As I continue on my journey as an education evangelist, I keep coming back to the this idea of collective impact and Stanford Social Innovation Review’s article from last winter on how collaboration among non-profits can lead to the long-term systemic results that we’ve been chasing for decades in various social sectors. The key lesson is that achieving collective impact not only requires shifting investment of time and money towards long-term goals, but more so a shift in non-profit and philanthropic culture to value and fund collaborative efforts, including the operational costs needed to establish conditions for effective collaboration.
The research team goes on to outline the five conditions of collective success:
- Common Agenda
- Shared Measurement Systems
- Mutually reinforcing activities
- Continuous communication
- Backbone support organizations
In thinking about the scale needed to reach all the students that need help now, this point resonated with me the most- “In the field of education, even the most highly respected nonprofits—such as the Harlem Children’s Zone, Teach for America, and the Knowledge Is Power Program (KIPP)—have taken decades to reach tens of thousands of children, a remarkable achievement that deserves praise, but one that is three orders of magnitude short of the tens of millions of U.S. children that need help.” Through a collective approach, do you think successful programs could scale more effectively and efficiently to reach kids who are in failing schools today?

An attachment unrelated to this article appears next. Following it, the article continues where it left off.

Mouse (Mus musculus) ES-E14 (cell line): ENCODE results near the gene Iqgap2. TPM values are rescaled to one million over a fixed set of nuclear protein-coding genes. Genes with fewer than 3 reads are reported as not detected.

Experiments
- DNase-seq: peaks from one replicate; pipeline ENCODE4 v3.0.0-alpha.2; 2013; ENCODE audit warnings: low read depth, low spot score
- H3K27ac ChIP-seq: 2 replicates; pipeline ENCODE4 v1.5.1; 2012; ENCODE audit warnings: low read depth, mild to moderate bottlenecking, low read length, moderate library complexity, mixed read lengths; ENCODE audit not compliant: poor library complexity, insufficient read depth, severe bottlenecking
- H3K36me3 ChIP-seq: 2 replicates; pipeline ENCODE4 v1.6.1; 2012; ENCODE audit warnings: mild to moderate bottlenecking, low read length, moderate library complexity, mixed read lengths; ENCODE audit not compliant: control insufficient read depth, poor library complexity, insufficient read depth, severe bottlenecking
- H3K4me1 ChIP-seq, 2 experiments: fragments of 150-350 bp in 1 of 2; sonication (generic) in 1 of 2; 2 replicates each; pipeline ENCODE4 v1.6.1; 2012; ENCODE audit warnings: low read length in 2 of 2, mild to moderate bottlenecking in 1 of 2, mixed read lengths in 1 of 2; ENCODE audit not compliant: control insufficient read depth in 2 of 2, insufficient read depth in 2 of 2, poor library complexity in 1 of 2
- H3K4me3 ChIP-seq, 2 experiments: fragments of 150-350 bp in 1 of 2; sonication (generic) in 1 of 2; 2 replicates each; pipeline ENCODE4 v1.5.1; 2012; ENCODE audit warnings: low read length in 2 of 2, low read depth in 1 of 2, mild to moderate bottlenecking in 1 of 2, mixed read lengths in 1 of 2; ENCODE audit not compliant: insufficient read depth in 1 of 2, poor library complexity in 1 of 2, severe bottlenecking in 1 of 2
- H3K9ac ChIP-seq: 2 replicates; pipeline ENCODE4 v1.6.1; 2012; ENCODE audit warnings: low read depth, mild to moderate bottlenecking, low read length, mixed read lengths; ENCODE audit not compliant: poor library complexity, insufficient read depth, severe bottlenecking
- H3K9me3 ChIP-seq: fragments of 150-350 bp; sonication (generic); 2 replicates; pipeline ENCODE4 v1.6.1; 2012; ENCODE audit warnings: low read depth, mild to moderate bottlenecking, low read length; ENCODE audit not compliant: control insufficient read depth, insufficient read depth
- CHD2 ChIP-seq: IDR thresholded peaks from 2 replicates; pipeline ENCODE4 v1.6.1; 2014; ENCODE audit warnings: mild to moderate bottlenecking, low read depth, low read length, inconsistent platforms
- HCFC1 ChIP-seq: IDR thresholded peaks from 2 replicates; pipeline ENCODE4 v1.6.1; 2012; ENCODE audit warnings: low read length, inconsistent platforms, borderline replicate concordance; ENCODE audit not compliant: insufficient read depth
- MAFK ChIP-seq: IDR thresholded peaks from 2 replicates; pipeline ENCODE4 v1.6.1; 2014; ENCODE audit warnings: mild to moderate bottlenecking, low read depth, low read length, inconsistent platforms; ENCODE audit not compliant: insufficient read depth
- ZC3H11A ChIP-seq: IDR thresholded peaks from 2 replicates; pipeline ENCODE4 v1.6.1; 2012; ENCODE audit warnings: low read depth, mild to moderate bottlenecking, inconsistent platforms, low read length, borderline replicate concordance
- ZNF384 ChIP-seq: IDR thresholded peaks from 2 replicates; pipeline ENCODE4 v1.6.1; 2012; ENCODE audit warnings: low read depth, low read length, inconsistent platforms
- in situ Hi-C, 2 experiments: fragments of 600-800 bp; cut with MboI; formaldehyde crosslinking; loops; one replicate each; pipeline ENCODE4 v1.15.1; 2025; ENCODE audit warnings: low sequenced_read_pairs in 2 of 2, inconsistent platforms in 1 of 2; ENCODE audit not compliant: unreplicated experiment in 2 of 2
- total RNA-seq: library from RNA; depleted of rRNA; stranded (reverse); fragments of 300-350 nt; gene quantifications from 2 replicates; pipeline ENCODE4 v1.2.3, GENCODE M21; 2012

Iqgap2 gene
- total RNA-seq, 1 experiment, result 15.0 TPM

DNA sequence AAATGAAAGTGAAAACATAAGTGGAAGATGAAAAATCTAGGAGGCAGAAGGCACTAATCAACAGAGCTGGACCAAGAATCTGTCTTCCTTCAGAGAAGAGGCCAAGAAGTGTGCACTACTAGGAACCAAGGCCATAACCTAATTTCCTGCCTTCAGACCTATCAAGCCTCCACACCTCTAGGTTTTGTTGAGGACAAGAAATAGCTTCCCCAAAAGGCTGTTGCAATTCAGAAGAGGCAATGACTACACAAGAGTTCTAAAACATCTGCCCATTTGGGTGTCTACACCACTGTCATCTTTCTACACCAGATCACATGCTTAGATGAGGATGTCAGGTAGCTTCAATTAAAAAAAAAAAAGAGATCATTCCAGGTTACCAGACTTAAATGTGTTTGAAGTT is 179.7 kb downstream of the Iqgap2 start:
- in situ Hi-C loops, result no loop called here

Do you know if anyone in the Bay Area is trying out this approach? I’d love to hear from you and them!
Want to read more on this topic? Check out David Bornstein’s New York Times article (March 2011) on Collective Impact titled, “The Power of Partnerships.”
Citation: The title of this post is an abbreviated version of Warren Buffet’s statement- “If you want to go fast, go alone. If you want to go far, go together.”